My little model is this: If the lord is One, nothing's outside him but by process of purposeful separation, that is, creation. I agree with the Kabbalists though that the separation is never absolute (their metaphor is that there's a spark of the divine everywhere.) I suspect though that the entirety is too anthrocentric, and that the separation is, in fact illusion. I've fallen into a bit of a pantheistic heresy I'm afraid, with a conscious (for want of a better word) and living (for want of a better word) cosmos.

    We've decided we have a universe that came into being somewhere just south of fourteen billion years ago. Then we get to a couple of those mysteries you can only get your head around if you're a math geek, to wit:

    1) strictly speaking there was nothing before the big bang, because time was created by the big bang, along with space, stuff, and energy. Don't get it. Supposed to be true. Your brain's not designed to understand that time started -- time's not supposed to be an actual thing, it's the order of things. But that's what the Discovery Channel says.

    2) Ya get something for nothing. Or to be more precise, you get everything for nothing. But it's okay, because it's balanced by a bunch of negative energy or somesuch generated simultaneously.

    But then you can posit that universes, plural, pop in and out of existence all the time, which makes the "uni" part sound a bit silly.

    So, I need a word for "the whole shootin' match" - a conscious, living, shootin' match that we stand in relation to as a miniscule cell to an enormous -- astronomically enormous -- body.

    So I don't think about a being outside of the natural order with a consciousness approximating human consciousness. I think more of a mindful and connected universe. I have no real understanding of "the big thought," but I feel we're not its object, but parts of it.

    This stuff is just the primitive model, the lie I tell because it's the closest lie to the truth, and it's challenging to me to try to explain it. I can tell you about the "moving parts" or give you if/then statements, I can tell you whatever you like. I'll get it wrong. It will be clunky and partial, and it will be words about things neither of us "get."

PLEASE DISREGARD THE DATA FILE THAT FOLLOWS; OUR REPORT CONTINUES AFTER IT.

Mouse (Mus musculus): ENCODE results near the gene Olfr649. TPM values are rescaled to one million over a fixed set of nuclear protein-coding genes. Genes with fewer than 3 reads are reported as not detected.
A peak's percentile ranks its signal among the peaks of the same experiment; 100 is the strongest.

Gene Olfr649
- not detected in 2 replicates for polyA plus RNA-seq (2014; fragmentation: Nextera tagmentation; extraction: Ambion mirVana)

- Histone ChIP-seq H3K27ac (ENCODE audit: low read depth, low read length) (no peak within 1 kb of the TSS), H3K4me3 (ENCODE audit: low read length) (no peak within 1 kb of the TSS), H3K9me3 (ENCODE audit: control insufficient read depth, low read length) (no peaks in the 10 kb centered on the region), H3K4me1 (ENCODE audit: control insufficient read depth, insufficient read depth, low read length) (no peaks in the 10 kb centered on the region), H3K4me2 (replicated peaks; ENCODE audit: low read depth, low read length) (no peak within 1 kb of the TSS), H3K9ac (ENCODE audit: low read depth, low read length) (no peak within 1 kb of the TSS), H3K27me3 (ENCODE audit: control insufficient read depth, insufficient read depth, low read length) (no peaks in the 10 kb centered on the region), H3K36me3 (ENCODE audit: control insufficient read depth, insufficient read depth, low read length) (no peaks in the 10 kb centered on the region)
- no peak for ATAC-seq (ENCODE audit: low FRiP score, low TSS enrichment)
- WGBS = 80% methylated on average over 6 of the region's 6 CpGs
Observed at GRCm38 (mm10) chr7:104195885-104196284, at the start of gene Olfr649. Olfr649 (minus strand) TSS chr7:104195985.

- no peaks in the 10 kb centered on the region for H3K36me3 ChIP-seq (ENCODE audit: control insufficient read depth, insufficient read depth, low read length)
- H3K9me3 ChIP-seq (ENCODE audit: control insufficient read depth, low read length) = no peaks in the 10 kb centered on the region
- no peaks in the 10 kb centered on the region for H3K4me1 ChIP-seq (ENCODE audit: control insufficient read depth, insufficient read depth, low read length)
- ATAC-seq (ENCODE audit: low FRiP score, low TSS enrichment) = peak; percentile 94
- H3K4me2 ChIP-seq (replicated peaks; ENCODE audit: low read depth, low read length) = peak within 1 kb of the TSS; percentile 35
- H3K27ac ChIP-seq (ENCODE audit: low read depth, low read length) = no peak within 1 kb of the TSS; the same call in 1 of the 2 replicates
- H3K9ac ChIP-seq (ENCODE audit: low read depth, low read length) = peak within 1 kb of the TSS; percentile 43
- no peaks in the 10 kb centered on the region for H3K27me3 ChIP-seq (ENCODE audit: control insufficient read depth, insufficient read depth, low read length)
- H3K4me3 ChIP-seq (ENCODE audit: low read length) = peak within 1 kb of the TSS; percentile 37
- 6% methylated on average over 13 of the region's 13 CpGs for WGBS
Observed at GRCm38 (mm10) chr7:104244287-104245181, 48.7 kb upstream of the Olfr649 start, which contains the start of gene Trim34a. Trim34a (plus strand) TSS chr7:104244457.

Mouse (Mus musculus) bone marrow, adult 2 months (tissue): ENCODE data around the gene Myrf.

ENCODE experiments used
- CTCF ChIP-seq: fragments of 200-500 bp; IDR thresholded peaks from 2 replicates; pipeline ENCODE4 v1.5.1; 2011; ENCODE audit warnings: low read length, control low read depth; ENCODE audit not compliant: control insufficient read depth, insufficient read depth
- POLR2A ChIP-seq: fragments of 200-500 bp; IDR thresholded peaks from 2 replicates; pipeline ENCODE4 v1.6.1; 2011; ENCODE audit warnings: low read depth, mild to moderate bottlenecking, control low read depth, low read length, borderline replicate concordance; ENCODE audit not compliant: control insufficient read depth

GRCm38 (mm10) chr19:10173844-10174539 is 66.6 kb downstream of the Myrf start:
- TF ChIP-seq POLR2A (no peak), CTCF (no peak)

You can answer with other words, and you can explain that a model can be built without such a mindful universe (or multiverse if we have to put it that way, though I believe in a uniGod.)

    In the end, however, you'll ask for proof, and I will be happy to say go fish. I could play that silly game, but it would come down to "I like my models built that way." The same would be true for you. You would explain to me that a scientific understanding of nature demands an objective analysis that does not posit subjective unprovable beings (or properties of known forces and particles.) But I'd ask you: how do you objectively describe the subjective?

    And in the final analysis, that is all that such an understanding of God posits: that the subjective does, in fact, exist. You could disprove the subjectivity of the various individuals typing in this forum by the same means as disproving the subjective life of all that is. However, you still posit those subjective other minds.

    You can list the proofs of other subjective consciousnesses, but they are pretty weak and could easily be supplied by fooling the senses (the old brain-in-a-jar thing, lately updated to the Matrix and all that.)

    Similarly, you can say there's no real benefit to believing any higher orders of consciousness. The same applies. This is what's evident to me, but I cannot make it evident to you.

    PFnV
    Last edited: Oct 12, 2012
  17. PatsFanInVa

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    By the way, you are correct: Atheism's not a belief system. He's being a jerk. :)

    PFnV
  18. Leave No Doubt

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    Well said.
  19. Leave No Doubt

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    I say (given your "diagnosis" I assume you're a psychologist/psychiatrist/counselor qualified to draw these conclusions):

    I find it interesting that his belief in God signifies some sort of mental malfunction to you. Nothing a few years on a couch wouldn't cure no doubt ;).

    Conversely,choosing NOT to believe in God has been construed by some to signify a fear of someday having to face your own demons; thought-provoking concept, I wonder if there's any truth to it.

    Interesting thread, thanks! I don't usually read this forum much, but lately God/religion/spirituality has become mainstream conversation, I find a lot of people are talking about God vs religion lately which I think is cool. Real deep stuff, if they can stay away from being reactionary that is.
    Last edited: Oct 15, 2012
  20. everlong

    everlong Rookie

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    #12 Jersey

    That's what I was getting at. You're approaching this from a dogmatic and in this case Catholic perspective. I was raised Catholic so I understand the perspective but my point it not everybody is inclined to that way of thinking.

    If everything in the universe is connected everything affects you. Just like the many flavors of Christianity there's equally numerous theories. Some believe everything has a soul. Not just you and I but a single blade of grass and that we are all connected in the energy of the universe. Others believe this is one of many existences for our souls and for every choice there's a different version of us living a life that teaches our souls lessons. This isn't a Catholic version where answers are simple and black and white. I'm not saying that in a better or worse way, just different.